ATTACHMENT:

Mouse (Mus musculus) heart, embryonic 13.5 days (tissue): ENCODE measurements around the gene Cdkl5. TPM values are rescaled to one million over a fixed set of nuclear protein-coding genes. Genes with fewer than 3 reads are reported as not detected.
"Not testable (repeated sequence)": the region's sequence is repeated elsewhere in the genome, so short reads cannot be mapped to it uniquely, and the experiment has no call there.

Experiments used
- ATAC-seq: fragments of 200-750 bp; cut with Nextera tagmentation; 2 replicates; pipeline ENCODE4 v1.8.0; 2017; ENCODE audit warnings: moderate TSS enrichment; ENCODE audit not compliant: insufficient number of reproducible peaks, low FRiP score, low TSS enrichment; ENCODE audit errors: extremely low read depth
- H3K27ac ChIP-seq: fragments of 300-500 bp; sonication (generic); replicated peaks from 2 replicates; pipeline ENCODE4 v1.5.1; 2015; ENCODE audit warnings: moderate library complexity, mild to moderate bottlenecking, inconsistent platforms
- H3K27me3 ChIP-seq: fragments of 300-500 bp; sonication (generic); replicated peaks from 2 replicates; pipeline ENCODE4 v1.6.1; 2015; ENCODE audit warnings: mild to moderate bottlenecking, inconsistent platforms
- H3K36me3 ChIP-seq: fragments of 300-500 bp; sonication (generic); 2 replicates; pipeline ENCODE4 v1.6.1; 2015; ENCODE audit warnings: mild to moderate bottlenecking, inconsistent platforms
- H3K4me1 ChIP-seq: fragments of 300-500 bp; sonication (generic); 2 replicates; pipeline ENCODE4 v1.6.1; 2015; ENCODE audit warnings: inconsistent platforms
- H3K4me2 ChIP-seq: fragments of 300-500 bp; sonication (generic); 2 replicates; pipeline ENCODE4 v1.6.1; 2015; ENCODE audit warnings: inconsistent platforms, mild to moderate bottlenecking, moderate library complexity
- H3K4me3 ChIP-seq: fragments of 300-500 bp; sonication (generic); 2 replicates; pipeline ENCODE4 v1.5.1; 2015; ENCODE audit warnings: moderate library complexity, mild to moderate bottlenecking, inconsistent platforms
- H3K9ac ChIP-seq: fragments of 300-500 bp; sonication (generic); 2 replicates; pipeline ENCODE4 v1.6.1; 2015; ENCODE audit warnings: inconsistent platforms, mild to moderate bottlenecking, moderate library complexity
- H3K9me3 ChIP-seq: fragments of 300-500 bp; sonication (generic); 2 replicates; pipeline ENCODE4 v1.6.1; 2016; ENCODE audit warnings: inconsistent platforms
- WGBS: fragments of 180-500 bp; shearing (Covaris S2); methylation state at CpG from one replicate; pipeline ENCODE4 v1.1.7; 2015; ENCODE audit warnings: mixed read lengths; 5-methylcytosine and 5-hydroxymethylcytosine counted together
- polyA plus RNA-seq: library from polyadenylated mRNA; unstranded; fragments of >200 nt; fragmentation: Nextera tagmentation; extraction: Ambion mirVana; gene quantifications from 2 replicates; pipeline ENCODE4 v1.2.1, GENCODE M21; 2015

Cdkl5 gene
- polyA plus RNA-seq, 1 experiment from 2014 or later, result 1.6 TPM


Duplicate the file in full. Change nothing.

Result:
Mouse (Mus musculus) heart, embryonic 13.5 days (tissue): ENCODE measurements around the gene Cdkl5. TPM values are rescaled to one million over a fixed set of nuclear protein-coding genes. Genes with fewer than 3 reads are reported as not detected.
"Not testable (repeated sequence)": the region's sequence is repeated elsewhere in the genome, so short reads cannot be mapped to it uniquely, and the experiment has no call there.

Experiments used
- ATAC-seq: fragments of 200-750 bp; cut with Nextera tagmentation; 2 replicates; pipeline ENCODE4 v1.8.0; 2017; ENCODE audit warnings: moderate TSS enrichment; ENCODE audit not compliant: insufficient number of reproducible peaks, low FRiP score, low TSS enrichment; ENCODE audit errors: extremely low read depth
- H3K27ac ChIP-seq: fragments of 300-500 bp; sonication (generic); replicated peaks from 2 replicates; pipeline ENCODE4 v1.5.1; 2015; ENCODE audit warnings: moderate library complexity, mild to moderate bottlenecking, inconsistent platforms
- H3K27me3 ChIP-seq: fragments of 300-500 bp; sonication (generic); replicated peaks from 2 replicates; pipeline ENCODE4 v1.6.1; 2015; ENCODE audit warnings: mild to moderate bottlenecking, inconsistent platforms
- H3K36me3 ChIP-seq: fragments of 300-500 bp; sonication (generic); 2 replicates; pipeline ENCODE4 v1.6.1; 2015; ENCODE audit warnings: mild to moderate bottlenecking, inconsistent platforms
- H3K4me1 ChIP-seq: fragments of 300-500 bp; sonication (generic); 2 replicates; pipeline ENCODE4 v1.6.1; 2015; ENCODE audit warnings: inconsistent platforms
- H3K4me2 ChIP-seq: fragments of 300-500 bp; sonication (generic); 2 replicates; pipeline ENCODE4 v1.6.1; 2015; ENCODE audit warnings: inconsistent platforms, mild to moderate bottlenecking, moderate library complexity
- H3K4me3 ChIP-seq: fragments of 300-500 bp; sonication (generic); 2 replicates; pipeline ENCODE4 v1.5.1; 2015; ENCODE audit warnings: moderate library complexity, mild to moderate bottlenecking, inconsistent platforms
- H3K9ac ChIP-seq: fragments of 300-500 bp; sonication (generic); 2 replicates; pipeline ENCODE4 v1.6.1; 2015; ENCODE audit warnings: inconsistent platforms, mild to moderate bottlenecking, moderate library complexity
- H3K9me3 ChIP-seq: fragments of 300-500 bp; sonication (generic); 2 replicates; pipeline ENCODE4 v1.6.1; 2016; ENCODE audit warnings: inconsistent platforms
- WGBS: fragments of 180-500 bp; shearing (Covaris S2); methylation state at CpG from one replicate; pipeline ENCODE4 v1.1.7; 2015; ENCODE audit warnings: mixed read lengths; 5-methylcytosine and 5-hydroxymethylcytosine counted together
- polyA plus RNA-seq: library from polyadenylated mRNA; unstranded; fragments of >200 nt; fragmentation: Nextera tagmentation; extraction: Ambion mirVana; gene quantifications from 2 replicates; pipeline ENCODE4 v1.2.1, GENCODE M21; 2015

Cdkl5 gene
- polyA plus RNA-seq, 1 experiment from 2014 or later, result 1.6 TPM